Ambling the labyrinthine lanes and ramshackle alleys of the old medina, kicking back at the fishing port to watch the daily catch come in, strolling the lively Corniche, and walking along the sandy beach, are some of the delights of taking a saunter around Essaouira, a town with few sights to pressure you into playing tourist.
First, sit back, relax, and watch our slideshow of our saunter around Essaouira. This slideshow features music that Terence created by the fireplace in our riad with a gimbri, a three-stringed, skin-covered bass, that he bought and learnt to play the last time we were in Essaouira.
An Essaouira Walking Tour
Start on the pretty main square, Place Moulay Hassan. Wander over to the low sea walls where you’ll find craggy-faced old guys scaling fish in the sunshine for the market and fried seafood stalls opposite, watched over by enormous seagulls. From here you have a stunning view of Essaouira’s walled town, the wild Atlantic Sea, and its waves crashing dramatically on the rocky shore.
Head toward the fishing port where you can capture some striking pictures of Essaouira’s cobalt blue fishing boats and drool over the baskets of glistening fish and colossal crabs and shrimps that are hauled up the stone steps to the nearby market. Note where the seafood restaurant, Chez Sam, is at the end of the port in an eccentric boat-shaped building — its interior is just as quaint — as you should return here later for a retro seafood feast.
Walk around the high city walls, so that you’ve now done a U-turn. From here you can absorb the sweeping views of Essaouira’s splendid beach, an increasingly popular windsurfing and surfing spot that’s beloved by locals who enjoy football, picnics, and playing with their kids on its sands.
Take a stroll along the Corniche or Boulevard Mohamed V, that runs the length of the beach, or head down onto the sand. You’ll pass another fine seafood restaurant, Le Chalet de la Plage, our first stop whenever we visit Essaouira (the oysters and fish soup are both sublime), and a handful of breezy café-bars overlooking the beach, all good spots for a coffee or a cold beer.
Return via the same route but instead of heading back to the port, enter the arches of Bab Sbaa, one of four ‘doors’ to the old city, and stroll Avenue du Caire, home to a couple of art galleries. There are several more in the surrounding streets.
Instead of entering the medina beneath the clock tower for cute Place Chef Chaoni (which is where we’d head to return home to Dar Lazuli), turn right, following the walls, and head through the arches of Bab Moulay Youssef.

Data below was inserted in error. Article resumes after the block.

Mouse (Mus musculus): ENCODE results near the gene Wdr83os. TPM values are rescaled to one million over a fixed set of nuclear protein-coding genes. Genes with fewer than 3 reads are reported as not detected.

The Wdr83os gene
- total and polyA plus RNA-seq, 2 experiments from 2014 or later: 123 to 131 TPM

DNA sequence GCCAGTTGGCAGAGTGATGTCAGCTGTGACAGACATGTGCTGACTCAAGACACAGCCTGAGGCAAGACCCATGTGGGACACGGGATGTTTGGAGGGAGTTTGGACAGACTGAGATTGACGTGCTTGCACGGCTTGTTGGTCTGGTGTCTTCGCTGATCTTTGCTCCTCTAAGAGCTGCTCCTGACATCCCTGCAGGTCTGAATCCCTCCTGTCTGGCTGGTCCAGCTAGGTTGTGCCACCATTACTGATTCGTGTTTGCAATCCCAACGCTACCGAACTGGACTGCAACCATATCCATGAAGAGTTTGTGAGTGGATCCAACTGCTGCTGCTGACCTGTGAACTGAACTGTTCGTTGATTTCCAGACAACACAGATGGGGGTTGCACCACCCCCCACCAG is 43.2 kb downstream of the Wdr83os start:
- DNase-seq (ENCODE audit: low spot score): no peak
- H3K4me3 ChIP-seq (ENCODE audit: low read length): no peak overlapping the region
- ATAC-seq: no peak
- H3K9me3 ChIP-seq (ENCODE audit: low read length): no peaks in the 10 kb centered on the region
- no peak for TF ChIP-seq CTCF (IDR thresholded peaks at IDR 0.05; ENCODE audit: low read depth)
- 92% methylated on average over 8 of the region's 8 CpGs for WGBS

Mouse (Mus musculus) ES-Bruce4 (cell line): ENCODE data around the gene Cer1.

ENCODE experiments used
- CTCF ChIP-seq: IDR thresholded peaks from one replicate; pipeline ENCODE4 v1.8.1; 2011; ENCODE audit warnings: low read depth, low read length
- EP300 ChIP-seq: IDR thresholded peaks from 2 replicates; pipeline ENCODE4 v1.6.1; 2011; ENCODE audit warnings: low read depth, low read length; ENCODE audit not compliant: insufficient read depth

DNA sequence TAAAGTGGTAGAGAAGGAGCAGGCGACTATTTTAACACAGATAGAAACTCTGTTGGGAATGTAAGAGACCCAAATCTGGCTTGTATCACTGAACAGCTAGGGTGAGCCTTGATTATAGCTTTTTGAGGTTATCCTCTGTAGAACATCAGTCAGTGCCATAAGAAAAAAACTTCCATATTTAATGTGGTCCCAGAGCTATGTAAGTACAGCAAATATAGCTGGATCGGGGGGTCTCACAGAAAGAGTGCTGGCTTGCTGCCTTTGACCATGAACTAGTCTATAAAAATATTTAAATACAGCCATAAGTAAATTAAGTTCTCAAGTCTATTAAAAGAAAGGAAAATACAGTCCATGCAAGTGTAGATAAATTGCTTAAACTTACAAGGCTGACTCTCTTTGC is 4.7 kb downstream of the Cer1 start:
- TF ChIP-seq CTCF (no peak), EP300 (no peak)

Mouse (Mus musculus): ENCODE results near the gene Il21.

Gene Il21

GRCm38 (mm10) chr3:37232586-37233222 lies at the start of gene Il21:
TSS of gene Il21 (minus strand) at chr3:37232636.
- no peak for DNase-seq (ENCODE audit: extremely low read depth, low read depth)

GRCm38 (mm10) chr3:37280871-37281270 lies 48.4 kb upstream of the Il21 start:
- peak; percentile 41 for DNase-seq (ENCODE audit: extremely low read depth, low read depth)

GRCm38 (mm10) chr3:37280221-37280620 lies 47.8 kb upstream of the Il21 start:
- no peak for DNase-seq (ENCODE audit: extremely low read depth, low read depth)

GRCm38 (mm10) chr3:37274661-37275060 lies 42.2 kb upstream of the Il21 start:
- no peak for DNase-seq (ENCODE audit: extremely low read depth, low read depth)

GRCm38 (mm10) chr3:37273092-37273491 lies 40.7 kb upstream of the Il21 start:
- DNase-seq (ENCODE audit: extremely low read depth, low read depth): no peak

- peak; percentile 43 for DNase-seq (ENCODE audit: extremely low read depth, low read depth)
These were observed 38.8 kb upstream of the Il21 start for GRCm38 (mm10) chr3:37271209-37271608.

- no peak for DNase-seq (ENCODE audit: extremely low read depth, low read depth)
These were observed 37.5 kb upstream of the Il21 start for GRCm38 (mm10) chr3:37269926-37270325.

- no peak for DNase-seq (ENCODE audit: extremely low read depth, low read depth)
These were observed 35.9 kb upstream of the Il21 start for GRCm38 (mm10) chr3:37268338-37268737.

Stroll Essaouira’s local shopping street, Avenue L’Istiqal to bustling Souq Jdid. Along the way you’ll pass little hole-in-the-wall shops selling jellabiyas and babouches which are cheaper here than on Avenue Sidi Mohamed Ben Addellah, along with butchers, fruit and vegetable shops, and tiny patisseries.
Spend time soaking up the atmosphere here. When you get the chance, make sure you take a whiff of the fragrant fresh mint from the carts piled high with herbs.
Head beneath the arch on the northern corner of Souq Jdid and follow the doglegged street, along the way noting the beautiful doors boasting decorative tiles and intricate carvings, until you arrive at a small square.
You could continue exploring the atmospheric backstreets in this area where you’ll find kids playing in alleys, old men snoozing in doorways, and women returning home from shopping or heading to the hammam, or you could turn left into skinny Avenue Sidi Mohamed Ben Addellah.
The narrow street is dotted with even more hole-in-the-wall grocery shops until it intersects with Abdelaziz Al Fechtaly, after which Avenue Sidi Mohamed Ben Addellah is lined with even more stores selling colourful kilims, textiles, poufs, baskets, leather, wrought-iron lanterns, and silver jewellery.
There are also a handful of shops where you can buy CDs (dirt cheap) recorded during the annual gnaoua music festival. Make sure you shop around as prices very enormously — and make sure you bargain!
Turn right into Darb Lalouj Abdulla Ben Yassin, where you’ll find numerous stores selling beautiful polished boxes, trays, pencil holders, and so on handcrafted from Essaouira’s famous thuya wood.
At the end of this lane, take the ramp that leads up to the windy ramparts where you can inhale the salty air and feel the sea spray on your cheeks.
A narrow alley that runs beside the soaring walls will take you back to Place Moulay Hassan, where you can sip a mint tea on the square — or go tuck into some of Essaouira’s famous fresh seafood.